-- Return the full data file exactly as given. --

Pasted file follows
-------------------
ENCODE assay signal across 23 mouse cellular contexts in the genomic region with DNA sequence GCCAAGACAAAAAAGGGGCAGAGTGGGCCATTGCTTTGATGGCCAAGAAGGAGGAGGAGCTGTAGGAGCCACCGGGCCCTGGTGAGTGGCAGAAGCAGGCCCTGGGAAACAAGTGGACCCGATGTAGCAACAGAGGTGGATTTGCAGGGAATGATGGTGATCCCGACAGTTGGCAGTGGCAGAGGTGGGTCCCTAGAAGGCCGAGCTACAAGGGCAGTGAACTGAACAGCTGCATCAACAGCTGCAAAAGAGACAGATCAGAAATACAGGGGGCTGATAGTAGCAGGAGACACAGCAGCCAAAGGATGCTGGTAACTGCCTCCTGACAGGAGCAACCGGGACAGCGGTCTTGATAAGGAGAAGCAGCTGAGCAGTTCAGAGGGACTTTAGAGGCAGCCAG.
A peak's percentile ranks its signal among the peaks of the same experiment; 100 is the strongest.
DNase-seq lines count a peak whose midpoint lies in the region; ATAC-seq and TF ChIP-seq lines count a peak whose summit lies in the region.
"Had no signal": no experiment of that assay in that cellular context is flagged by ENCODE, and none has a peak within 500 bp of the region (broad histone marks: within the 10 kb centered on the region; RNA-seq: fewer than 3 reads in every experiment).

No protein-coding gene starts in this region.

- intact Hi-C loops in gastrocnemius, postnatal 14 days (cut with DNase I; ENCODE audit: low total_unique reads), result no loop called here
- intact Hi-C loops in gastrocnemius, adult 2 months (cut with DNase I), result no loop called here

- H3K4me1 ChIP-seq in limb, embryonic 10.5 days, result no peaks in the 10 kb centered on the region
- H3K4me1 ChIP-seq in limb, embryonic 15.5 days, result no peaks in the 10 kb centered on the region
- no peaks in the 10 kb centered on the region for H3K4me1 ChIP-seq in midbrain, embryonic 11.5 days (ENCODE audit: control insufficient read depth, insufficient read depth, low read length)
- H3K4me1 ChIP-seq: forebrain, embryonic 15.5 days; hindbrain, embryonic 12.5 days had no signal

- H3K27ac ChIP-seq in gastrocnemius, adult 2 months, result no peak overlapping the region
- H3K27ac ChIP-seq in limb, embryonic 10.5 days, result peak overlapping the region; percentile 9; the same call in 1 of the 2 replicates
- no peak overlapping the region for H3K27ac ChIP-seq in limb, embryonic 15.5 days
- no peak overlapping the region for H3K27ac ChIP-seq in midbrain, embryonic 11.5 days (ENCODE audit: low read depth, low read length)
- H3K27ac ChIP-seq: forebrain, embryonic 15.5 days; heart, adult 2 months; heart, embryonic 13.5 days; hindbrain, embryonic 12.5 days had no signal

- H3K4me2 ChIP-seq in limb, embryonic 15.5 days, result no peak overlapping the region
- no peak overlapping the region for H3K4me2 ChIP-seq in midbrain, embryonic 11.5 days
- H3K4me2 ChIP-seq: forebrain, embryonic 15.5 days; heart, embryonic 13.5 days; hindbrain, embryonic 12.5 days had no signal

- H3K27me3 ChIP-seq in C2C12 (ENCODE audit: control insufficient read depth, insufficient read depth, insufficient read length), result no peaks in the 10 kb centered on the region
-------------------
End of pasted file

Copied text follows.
ENCODE assay signal across 23 mouse cellular contexts in the genomic region with DNA sequence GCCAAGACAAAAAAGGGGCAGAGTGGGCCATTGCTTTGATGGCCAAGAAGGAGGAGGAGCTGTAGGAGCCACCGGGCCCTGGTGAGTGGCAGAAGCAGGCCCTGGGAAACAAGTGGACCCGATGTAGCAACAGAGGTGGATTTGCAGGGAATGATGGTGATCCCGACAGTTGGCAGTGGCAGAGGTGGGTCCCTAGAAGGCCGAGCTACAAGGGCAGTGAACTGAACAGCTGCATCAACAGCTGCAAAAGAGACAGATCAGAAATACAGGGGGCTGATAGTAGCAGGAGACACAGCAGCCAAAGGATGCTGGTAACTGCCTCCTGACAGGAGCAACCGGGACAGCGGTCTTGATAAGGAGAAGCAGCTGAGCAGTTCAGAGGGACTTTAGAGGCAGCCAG.
A peak's percentile ranks its signal among the peaks of the same experiment; 100 is the strongest.
DNase-seq lines count a peak whose midpoint lies in the region; ATAC-seq and TF ChIP-seq lines count a peak whose summit lies in the region.
"Had no signal": no experiment of that assay in that cellular context is flagged by ENCODE, and none has a peak within 500 bp of the region (broad histone marks: within the 10 kb centered on the region; RNA-seq: fewer than 3 reads in every experiment).

No protein-coding gene starts in this region.

- intact Hi-C loops in gastrocnemius, postnatal 14 days (cut with DNase I; ENCODE audit: low total_unique reads), result no loop called here
- intact Hi-C loops in gastrocnemius, adult 2 months (cut with DNase I), result no loop called here

- H3K4me1 ChIP-seq in limb, embryonic 10.5 days, result no peaks in the 10 kb centered on the region
- H3K4me1 ChIP-seq in limb, embryonic 15.5 days, result no peaks in the 10 kb centered on the region
- no peaks in the 10 kb centered on the region for H3K4me1 ChIP-seq in midbrain, embryonic 11.5 days (ENCODE audit: control insufficient read depth, insufficient read depth, low read length)
- H3K4me1 ChIP-seq: forebrain, embryonic 15.5 days; hindbrain, embryonic 12.5 days had no signal

- H3K27ac ChIP-seq in gastrocnemius, adult 2 months, result no peak overlapping the region
- H3K27ac ChIP-seq in limb, embryonic 10.5 days, result peak overlapping the region; percentile 9; the same call in 1 of the 2 replicates
- no peak overlapping the region for H3K27ac ChIP-seq in limb, embryonic 15.5 days
- no peak overlapping the region for H3K27ac ChIP-seq in midbrain, embryonic 11.5 days (ENCODE audit: low read depth, low read length)
- H3K27ac ChIP-seq: forebrain, embryonic 15.5 days; heart, adult 2 months; heart, embryonic 13.5 days; hindbrain, embryonic 12.5 days had no signal

- H3K4me2 ChIP-seq in limb, embryonic 15.5 days, result no peak overlapping the region
- no peak overlapping the region for H3K4me2 ChIP-seq in midbrain, embryonic 11.5 days
- H3K4me2 ChIP-seq: forebrain, embryonic 15.5 days; heart, embryonic 13.5 days; hindbrain, embryonic 12.5 days had no signal

- H3K27me3 ChIP-seq in C2C12 (ENCODE audit: control insufficient read depth, insufficient read depth, insufficient read length), result no peaks in the 10 kb centered on the region